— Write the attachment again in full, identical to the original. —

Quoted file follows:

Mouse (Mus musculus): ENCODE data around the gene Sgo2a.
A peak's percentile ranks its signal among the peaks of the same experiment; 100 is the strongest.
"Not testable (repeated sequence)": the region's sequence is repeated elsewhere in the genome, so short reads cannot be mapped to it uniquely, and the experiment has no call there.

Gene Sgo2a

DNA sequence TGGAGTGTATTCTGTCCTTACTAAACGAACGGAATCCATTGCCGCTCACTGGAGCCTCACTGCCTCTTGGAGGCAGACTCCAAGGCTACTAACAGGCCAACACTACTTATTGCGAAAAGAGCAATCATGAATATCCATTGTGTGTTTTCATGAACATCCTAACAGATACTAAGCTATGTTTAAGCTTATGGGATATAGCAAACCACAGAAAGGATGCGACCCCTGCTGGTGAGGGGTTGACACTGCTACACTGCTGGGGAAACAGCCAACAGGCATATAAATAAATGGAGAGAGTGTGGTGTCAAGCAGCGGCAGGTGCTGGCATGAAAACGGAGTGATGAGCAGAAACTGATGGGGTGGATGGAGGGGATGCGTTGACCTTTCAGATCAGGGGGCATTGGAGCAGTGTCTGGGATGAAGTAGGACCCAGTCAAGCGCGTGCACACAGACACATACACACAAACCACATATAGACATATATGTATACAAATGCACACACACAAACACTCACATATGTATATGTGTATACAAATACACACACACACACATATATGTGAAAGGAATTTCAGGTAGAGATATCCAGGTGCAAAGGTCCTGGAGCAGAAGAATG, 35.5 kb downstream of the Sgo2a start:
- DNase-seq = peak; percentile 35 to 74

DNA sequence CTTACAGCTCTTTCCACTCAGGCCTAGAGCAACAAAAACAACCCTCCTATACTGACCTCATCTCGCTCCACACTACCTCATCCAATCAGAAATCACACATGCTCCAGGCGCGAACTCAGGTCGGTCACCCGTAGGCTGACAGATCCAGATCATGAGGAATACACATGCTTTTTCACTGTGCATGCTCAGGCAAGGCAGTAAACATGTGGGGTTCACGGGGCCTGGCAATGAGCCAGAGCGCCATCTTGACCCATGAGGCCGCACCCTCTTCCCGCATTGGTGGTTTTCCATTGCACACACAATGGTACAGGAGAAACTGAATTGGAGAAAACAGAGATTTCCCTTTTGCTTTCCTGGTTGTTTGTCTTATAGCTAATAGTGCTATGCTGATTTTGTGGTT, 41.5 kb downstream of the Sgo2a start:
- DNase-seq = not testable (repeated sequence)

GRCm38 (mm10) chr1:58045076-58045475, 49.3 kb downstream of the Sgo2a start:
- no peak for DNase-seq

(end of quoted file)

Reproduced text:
Mouse (Mus musculus): ENCODE data around the gene Sgo2a.
A peak's percentile ranks its signal among the peaks of the same experiment; 100 is the strongest.
"Not testable (repeated sequence)": the region's sequence is repeated elsewhere in the genome, so short reads cannot be mapped to it uniquely, and the experiment has no call there.

Gene Sgo2a

DNA sequence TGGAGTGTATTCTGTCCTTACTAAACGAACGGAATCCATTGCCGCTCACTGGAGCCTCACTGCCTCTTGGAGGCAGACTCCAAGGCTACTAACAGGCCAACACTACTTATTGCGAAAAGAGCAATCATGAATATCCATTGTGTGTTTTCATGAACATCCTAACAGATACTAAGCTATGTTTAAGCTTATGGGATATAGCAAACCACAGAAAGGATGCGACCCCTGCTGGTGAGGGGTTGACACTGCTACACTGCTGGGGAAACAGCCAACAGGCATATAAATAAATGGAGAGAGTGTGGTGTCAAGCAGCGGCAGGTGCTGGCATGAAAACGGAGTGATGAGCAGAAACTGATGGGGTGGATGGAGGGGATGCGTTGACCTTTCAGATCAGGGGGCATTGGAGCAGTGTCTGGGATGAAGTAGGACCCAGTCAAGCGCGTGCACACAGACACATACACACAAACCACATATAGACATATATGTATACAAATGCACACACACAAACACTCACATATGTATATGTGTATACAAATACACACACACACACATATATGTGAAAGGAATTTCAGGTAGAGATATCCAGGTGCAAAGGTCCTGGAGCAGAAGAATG, 35.5 kb downstream of the Sgo2a start:
- DNase-seq = peak; percentile 35 to 74

DNA sequence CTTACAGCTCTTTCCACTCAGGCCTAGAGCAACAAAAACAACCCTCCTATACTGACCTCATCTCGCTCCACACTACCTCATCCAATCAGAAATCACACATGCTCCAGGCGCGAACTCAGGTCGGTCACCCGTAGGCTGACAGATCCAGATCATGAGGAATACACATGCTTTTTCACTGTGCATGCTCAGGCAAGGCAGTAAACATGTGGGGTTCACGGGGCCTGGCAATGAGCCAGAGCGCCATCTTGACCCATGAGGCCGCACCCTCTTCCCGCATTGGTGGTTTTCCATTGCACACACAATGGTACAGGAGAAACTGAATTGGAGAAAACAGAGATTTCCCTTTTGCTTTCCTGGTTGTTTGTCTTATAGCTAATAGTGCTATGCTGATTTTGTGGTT, 41.5 kb downstream of the Sgo2a start:
- DNase-seq = not testable (repeated sequence)

GRCm38 (mm10) chr1:58045076-58045475, 49.3 kb downstream of the Sgo2a start:
- no peak for DNase-seq